This is a semi-autobiographical novel about the author's childhood, born to Indian parents and growing up in a small town outside Wolverhampton. Narrator and protagonist Meena is a little girl who has trouble telling the truth. She hero-worships Anita, top hen in the farmyard of local girls; Meena wants to be part of Anita's gang. Given the background of endless Aunties and Uncles (mostly unrelated fellow Indian immigrants), the poor working people of the ex-mining town, and the whiplash of racism, Meena's negotiation of the culture clash was never going to be easy.
Ben Elton describes it as a cross between Tom Sawyer and Cider with Rosie but for my money the biggest influence is To Kill a Mockingbird, another novel about racism, in which the feisty young heroine is eventually rescued by the demonised and mysterious stranger in the Big House.
The big turning point is the village fete which occurs at the 60% mark. This is the point when the village bad boy, hero-worshipped by the young Meena, reveals himself as a racist and when Nanima (her mother's mother) arrives like a magical Mary Poppins.
Some of the great moments:
- "I'm really not a liar, I just learned very early on that those of us deprived of history sometimes need to turn to mythology to feel complete, to belong."
- Following an exposure to Midlands dialect: "Just because the English can't speak English themselves, does not mean you have to talk like an urchin. You take the best from their culture, not the worst. You'll be swearing and urinating in telephone boxes next." (C 3)
- "the tinnitus of conscience forever buzzing in my ears." (C 3)
- "The sun was just beginning its slow, lazy descent and I could see the glittering sliver of a fingernail moon hanging over the rooftops." (C 3)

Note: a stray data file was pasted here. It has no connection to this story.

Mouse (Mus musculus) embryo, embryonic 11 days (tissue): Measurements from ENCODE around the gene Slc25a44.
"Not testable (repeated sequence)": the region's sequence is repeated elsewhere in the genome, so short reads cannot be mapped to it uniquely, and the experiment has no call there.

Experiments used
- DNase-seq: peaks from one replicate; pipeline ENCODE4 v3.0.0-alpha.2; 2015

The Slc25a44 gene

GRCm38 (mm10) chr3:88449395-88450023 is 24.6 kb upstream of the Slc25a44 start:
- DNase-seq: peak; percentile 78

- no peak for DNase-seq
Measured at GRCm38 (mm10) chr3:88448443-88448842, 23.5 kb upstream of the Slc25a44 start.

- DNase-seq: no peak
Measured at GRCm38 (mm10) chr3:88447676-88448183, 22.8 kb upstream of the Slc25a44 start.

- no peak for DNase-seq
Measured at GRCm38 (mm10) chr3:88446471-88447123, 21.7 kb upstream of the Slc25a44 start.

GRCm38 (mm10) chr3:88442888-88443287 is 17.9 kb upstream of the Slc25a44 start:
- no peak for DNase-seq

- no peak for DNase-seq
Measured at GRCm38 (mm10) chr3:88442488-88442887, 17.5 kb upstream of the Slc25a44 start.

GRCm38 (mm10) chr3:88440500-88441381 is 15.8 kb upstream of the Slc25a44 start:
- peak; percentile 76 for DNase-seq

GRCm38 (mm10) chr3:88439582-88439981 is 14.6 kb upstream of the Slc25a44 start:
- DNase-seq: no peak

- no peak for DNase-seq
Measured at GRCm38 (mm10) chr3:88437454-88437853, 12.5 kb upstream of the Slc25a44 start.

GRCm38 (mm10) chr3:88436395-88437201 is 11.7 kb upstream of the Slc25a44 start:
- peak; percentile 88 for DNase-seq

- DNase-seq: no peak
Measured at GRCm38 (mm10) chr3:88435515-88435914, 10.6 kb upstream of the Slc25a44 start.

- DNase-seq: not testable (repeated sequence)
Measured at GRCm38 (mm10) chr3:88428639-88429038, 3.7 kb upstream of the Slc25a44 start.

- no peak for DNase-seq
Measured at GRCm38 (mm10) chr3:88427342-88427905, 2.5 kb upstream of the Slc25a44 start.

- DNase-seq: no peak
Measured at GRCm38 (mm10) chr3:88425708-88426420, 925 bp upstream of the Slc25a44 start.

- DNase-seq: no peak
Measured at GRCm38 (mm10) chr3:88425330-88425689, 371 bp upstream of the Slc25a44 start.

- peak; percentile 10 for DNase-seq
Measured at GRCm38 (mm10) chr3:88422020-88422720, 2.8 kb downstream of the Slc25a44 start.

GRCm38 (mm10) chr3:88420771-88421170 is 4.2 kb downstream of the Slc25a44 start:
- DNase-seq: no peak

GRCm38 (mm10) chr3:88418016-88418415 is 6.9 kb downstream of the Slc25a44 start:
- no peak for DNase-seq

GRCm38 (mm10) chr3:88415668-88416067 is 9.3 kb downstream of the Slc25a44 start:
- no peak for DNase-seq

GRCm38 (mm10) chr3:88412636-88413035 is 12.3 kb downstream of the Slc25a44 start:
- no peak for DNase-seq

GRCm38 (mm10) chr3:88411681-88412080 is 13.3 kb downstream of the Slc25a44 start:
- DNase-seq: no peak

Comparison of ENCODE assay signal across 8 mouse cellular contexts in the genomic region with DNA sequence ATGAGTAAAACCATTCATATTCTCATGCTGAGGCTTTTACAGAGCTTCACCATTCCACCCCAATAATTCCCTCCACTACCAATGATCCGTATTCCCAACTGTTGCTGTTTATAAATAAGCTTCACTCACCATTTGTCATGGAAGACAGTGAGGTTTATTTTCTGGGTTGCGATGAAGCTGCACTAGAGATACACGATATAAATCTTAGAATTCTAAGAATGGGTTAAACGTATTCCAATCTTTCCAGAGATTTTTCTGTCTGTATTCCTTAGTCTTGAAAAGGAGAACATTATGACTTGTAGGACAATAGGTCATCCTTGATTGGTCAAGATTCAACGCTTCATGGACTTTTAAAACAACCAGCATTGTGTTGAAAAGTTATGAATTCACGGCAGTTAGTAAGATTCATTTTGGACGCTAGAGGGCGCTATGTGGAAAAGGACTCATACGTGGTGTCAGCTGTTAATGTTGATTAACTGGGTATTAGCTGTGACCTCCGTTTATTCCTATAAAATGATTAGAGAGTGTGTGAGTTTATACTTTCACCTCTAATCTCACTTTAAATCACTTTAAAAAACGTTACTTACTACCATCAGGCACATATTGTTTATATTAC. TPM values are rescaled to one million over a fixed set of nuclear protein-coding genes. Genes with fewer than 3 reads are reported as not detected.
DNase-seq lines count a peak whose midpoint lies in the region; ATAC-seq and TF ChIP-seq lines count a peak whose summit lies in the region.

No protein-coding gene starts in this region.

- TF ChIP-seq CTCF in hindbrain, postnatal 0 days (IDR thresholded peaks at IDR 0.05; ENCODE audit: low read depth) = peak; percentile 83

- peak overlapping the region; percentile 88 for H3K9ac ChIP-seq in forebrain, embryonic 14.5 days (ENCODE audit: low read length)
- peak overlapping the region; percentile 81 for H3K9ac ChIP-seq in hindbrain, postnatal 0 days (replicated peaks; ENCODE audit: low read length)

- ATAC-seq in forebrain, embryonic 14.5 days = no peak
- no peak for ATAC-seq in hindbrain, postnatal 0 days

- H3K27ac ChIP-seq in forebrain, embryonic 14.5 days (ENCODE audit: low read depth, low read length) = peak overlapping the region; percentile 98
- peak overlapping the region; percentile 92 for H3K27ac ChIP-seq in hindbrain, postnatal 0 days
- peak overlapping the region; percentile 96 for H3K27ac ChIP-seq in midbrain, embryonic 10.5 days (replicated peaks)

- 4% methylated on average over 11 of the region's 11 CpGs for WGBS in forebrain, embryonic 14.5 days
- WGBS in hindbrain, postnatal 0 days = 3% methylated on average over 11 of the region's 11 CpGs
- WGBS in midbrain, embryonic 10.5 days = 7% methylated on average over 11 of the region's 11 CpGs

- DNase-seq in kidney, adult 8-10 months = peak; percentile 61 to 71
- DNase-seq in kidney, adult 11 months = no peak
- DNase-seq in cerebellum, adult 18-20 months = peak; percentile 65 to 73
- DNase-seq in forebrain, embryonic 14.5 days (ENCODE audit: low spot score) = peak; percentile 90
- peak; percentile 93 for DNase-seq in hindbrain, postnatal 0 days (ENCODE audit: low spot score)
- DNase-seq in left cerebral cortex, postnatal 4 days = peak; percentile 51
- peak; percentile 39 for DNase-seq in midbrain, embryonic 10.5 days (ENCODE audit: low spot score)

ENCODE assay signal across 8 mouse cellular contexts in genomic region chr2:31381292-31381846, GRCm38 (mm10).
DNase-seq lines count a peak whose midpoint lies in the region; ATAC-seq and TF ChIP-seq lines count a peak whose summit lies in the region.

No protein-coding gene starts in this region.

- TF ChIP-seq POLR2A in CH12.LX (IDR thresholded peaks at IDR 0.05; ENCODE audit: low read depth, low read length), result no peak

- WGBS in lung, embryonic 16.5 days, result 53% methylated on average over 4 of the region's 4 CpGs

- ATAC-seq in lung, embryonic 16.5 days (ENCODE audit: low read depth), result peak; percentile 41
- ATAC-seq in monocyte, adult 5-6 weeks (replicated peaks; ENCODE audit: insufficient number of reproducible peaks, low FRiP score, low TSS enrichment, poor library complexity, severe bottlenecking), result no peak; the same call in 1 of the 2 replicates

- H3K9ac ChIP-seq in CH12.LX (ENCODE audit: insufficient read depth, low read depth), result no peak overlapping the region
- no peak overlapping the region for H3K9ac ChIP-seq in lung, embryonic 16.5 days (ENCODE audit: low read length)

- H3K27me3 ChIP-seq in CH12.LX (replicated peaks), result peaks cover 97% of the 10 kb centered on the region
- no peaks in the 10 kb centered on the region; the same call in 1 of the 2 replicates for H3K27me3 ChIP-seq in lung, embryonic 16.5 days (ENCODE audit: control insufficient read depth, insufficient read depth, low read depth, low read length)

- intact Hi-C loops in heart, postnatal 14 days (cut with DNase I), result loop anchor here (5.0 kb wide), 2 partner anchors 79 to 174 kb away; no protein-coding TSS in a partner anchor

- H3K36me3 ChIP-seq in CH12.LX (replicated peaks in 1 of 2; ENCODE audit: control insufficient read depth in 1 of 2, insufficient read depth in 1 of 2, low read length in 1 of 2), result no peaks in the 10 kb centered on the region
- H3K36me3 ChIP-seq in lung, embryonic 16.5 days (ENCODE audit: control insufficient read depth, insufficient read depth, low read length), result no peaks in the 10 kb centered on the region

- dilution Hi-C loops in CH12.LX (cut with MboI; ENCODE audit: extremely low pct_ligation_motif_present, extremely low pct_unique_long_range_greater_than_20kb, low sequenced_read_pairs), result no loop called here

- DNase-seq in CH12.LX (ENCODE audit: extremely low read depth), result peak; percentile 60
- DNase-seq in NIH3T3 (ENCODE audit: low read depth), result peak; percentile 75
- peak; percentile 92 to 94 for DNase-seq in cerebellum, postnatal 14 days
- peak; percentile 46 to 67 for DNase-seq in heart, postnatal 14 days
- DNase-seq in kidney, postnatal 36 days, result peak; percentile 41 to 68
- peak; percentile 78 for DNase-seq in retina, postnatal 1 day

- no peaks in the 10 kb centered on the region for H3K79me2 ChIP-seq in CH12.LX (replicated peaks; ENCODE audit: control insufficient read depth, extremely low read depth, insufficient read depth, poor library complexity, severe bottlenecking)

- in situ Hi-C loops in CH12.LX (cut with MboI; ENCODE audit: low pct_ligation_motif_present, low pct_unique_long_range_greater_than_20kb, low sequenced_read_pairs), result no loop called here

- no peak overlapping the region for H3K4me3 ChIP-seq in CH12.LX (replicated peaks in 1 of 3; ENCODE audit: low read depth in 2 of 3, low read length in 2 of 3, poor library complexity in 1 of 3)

- "We all have obligations, no one is born on their own." (C 3)
- "This was what love meant, both people thinking they were the lucky one." (C 4)
- "that awful organ music, like a donkey in pain." (C 5)
- "false modesty was an expected response to any social request ... 'No' alweays meant 'Yes, I want to really but you will have to ask me at least five times before I can give in graciously and not look like a big fat show-off." (C 5)
- "We both agreed there was no point putting so much energy into posturing and looking mean if you didn't have some others around to applaud or take the blame when things turned nasty." (C 6)
- "Living in the grey area between all categories felt increasingly like home." (C 6)
- "We were discussing Othello and Mr Williams had asked where the Moors came from, and I had put up my hand and answered confidently, 'Yorkshire, sir'!"(C 8)
- "Sherrie's dad was so sinewy he had muscles in his earlobes." (C 8)
- "I learned that darkness is not one colour, that there are shades upon shades within black - midnight-blue black on the horizon, pearly opaque black encircling the moon, the heavy wet green-black of a stormy night sky." (C 13)
- "The alley was empty and she had somehow walked the length of it without the trace of an echo." (C 13)
- "The place in which I belonged was wherever I stood and there was nothing stopping me simply moving forward and claiming each resting place as my home." (C 13)
A good story with some genuine laugh out loud moments. Febraury 2020; 328 pages